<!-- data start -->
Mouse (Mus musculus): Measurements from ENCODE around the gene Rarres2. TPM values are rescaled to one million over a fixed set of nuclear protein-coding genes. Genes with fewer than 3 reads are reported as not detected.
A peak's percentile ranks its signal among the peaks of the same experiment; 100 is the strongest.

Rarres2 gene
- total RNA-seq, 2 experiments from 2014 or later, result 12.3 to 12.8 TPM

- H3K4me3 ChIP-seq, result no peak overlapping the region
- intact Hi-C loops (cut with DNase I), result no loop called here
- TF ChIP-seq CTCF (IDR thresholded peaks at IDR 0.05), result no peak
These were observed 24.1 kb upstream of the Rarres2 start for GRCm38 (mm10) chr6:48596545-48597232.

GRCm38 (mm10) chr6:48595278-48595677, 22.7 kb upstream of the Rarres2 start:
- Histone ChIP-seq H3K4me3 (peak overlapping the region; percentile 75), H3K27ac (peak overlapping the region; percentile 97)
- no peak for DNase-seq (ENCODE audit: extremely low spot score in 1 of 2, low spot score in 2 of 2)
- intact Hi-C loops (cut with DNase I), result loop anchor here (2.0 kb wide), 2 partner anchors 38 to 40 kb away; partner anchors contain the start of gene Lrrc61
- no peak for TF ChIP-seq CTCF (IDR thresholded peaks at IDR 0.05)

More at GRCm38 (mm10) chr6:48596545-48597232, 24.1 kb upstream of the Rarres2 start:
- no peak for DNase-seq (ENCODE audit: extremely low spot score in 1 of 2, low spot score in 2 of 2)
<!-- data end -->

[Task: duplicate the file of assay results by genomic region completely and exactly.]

Mouse (Mus musculus): Measurements from ENCODE around the gene Rarres2. TPM values are rescaled to one million over a fixed set of nuclear protein-coding genes. Genes with fewer than 3 reads are reported as not detected.
A peak's percentile ranks its signal among the peaks of the same experiment; 100 is the strongest.

Rarres2 gene
- total RNA-seq, 2 experiments from 2014 or later, result 12.3 to 12.8 TPM

- H3K4me3 ChIP-seq, result no peak overlapping the region
- intact Hi-C loops (cut with DNase I), result no loop called here
- TF ChIP-seq CTCF (IDR thresholded peaks at IDR 0.05), result no peak
These were observed 24.1 kb upstream of the Rarres2 start for GRCm38 (mm10) chr6:48596545-48597232.

GRCm38 (mm10) chr6:48595278-48595677, 22.7 kb upstream of the Rarres2 start:
- Histone ChIP-seq H3K4me3 (peak overlapping the region; percentile 75), H3K27ac (peak overlapping the region; percentile 97)
- no peak for DNase-seq (ENCODE audit: extremely low spot score in 1 of 2, low spot score in 2 of 2)
- intact Hi-C loops (cut with DNase I), result loop anchor here (2.0 kb wide), 2 partner anchors 38 to 40 kb away; partner anchors contain the start of gene Lrrc61
- no peak for TF ChIP-seq CTCF (IDR thresholded peaks at IDR 0.05)

More at GRCm38 (mm10) chr6:48596545-48597232, 24.1 kb upstream of the Rarres2 start:
- no peak for DNase-seq (ENCODE audit: extremely low spot score in 1 of 2, low spot score in 2 of 2)